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thiamin deficiencyA vitamin deficiency characterised by malnutrition, softened bones and mental depression, due to an absence of dietary thiamin. The clinical disease, beri-beri, is divided into a “wet” form, which causes congestive heart failure, and a “dry” form, which causes neurologic disease in the form of peripheral neuropathy and Wernicke-Korsakoff syndrome.
Segen's Medical Dictionary. © 2012 Farlex, Inc. All rights reserved.
beri-beriNutrition A disease caused by deficiency of thiamine–vitamin B1, which affects the heart–cardiac dilatation, fatty degeneration, peripheral nerves—myelinolysis and axonal degeneration, subcutaneous tissues–edema and vascular congestion and serosal linings–effusions Clinical Fatigue, apathy, irritability, depression, muscular atrophy, paresthesias, abdominal pain and if extreme, ↑ intracranial pressure and coma. See Shoshin beri-beri.
- Dry beri-beri
- Affects central and peripheral nervous systems Clinical, childrenPlethoric with pallor, hoarseness due to nerve paralysis, apathy, dyspnea, tachycardia, hepatomegaly
- Wet beri-beri
- More cardiocentric Clinical The afflicted children are malnourished with pallor, edema, tachycardia, dyspnea, renal failure, right-sided cardiac failure Treatment Thiamine-rich foods, eg milk, vegetables, cereals, fruits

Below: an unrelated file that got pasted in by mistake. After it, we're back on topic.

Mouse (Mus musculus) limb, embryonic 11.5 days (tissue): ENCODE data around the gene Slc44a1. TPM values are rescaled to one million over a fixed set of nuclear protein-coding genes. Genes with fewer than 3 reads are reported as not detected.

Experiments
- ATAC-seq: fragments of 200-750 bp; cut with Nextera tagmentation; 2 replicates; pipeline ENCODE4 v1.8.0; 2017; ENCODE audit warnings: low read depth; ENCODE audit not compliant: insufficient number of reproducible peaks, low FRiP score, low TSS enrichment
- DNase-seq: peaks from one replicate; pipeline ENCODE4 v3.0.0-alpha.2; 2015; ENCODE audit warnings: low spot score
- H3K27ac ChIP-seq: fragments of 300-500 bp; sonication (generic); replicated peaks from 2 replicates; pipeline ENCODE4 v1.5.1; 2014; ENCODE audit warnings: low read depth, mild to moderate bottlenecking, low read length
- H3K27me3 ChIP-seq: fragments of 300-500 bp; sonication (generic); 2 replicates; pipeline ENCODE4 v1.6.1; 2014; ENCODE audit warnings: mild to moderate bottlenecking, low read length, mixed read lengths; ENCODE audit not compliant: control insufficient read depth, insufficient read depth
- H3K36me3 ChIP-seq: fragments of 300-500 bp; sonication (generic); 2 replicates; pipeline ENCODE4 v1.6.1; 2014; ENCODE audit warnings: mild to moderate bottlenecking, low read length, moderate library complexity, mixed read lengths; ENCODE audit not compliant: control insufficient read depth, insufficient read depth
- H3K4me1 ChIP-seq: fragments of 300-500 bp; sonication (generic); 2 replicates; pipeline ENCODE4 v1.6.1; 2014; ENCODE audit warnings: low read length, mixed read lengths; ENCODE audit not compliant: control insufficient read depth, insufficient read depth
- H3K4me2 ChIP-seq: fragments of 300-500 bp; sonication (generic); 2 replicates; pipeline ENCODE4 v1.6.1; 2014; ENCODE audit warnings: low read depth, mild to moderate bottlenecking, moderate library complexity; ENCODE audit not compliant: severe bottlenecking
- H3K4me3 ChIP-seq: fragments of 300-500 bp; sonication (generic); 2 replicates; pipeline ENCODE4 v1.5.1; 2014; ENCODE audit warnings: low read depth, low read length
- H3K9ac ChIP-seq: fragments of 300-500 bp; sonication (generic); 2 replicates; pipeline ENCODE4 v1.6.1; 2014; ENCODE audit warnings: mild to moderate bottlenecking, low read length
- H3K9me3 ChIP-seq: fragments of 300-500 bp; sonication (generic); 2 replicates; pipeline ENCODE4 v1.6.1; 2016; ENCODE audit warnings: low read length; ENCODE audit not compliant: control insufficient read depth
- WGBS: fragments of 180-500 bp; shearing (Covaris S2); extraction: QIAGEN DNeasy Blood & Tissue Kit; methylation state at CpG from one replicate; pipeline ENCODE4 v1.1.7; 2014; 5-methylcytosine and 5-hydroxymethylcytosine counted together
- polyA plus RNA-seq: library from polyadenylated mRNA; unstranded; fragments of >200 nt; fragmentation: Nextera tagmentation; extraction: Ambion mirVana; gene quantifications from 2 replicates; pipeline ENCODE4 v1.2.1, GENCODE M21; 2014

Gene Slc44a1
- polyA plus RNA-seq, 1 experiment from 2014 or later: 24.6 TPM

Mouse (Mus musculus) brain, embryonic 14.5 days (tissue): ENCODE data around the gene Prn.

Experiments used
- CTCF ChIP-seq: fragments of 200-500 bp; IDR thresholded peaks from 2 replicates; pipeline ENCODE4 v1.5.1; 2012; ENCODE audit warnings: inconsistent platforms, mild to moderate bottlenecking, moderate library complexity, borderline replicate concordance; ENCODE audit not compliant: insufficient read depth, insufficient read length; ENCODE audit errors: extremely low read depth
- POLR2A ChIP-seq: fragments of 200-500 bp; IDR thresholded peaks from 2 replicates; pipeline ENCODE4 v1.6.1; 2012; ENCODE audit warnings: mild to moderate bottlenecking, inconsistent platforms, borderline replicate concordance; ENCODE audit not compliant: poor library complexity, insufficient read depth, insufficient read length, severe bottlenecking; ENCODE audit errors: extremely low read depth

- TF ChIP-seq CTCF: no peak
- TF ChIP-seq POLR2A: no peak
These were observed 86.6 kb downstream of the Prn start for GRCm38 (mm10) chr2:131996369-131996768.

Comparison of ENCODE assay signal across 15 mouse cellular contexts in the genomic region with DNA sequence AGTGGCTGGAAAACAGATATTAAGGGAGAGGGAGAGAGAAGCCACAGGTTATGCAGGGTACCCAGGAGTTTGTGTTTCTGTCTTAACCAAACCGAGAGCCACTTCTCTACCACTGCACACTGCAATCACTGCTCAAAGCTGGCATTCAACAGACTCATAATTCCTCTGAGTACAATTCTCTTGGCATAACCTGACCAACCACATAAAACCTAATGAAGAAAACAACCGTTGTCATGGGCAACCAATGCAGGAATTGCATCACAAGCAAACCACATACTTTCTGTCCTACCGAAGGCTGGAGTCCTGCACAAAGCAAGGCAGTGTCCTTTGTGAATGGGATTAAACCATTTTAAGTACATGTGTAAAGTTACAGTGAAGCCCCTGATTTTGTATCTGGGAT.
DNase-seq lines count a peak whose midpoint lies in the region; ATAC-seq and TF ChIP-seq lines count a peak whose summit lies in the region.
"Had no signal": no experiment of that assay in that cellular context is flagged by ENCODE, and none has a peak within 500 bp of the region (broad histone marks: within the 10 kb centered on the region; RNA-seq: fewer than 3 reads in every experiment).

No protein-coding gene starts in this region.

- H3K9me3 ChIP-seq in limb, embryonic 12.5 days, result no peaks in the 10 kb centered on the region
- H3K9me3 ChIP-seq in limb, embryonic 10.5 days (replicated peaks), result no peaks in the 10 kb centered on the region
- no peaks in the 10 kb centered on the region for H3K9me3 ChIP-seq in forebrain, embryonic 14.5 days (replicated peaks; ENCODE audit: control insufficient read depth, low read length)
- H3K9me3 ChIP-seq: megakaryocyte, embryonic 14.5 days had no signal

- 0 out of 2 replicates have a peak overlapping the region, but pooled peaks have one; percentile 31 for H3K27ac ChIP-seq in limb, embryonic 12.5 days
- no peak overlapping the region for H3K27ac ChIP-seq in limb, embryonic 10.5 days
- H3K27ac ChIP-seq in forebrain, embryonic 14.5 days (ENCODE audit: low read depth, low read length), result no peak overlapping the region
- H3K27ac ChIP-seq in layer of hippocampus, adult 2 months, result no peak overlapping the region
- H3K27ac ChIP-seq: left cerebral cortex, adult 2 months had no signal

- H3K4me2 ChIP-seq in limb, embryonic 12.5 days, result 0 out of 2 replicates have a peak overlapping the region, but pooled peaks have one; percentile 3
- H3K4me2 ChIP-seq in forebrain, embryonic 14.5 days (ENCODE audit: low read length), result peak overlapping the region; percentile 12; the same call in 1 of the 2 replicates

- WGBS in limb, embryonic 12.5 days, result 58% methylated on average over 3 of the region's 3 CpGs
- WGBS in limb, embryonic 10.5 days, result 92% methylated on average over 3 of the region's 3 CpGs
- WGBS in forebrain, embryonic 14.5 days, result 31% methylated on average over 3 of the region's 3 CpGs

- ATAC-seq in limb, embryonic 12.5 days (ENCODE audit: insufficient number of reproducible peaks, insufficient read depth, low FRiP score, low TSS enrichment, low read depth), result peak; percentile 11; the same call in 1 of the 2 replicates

McGraw-Hill Concise Dictionary of Modern Medicine. © 2002 by The McGraw-Hill Companies, Inc.
beri-beriA deficiency disease caused by inadequate intake of vitamin B1 (Thiamine) and featuring widespread nerve degeneration with damage to the brain, spinal cord and heart. There is severe fatigue, loss of memory, irritability, insomnia, burning pain in the feet, foot drop, confusion and paralysis. In ‘wet’ there is damage to the heart muscle and widespread fluid retention in the tissues (OEDEMA).
Collins Dictionary of Medicine © Robert M. Youngson 2004, 2005
beri-beria human disease caused by vitamin B1 (THIAMINE) deficiency in which affected individuals suffer from wasting of muscles, paralysis, mental confusion and sometimes heart failure.
Collins Dictionary of Biology, 3rd ed. © W. G. Hale, V. A. Saunders, J. P. Margham 2005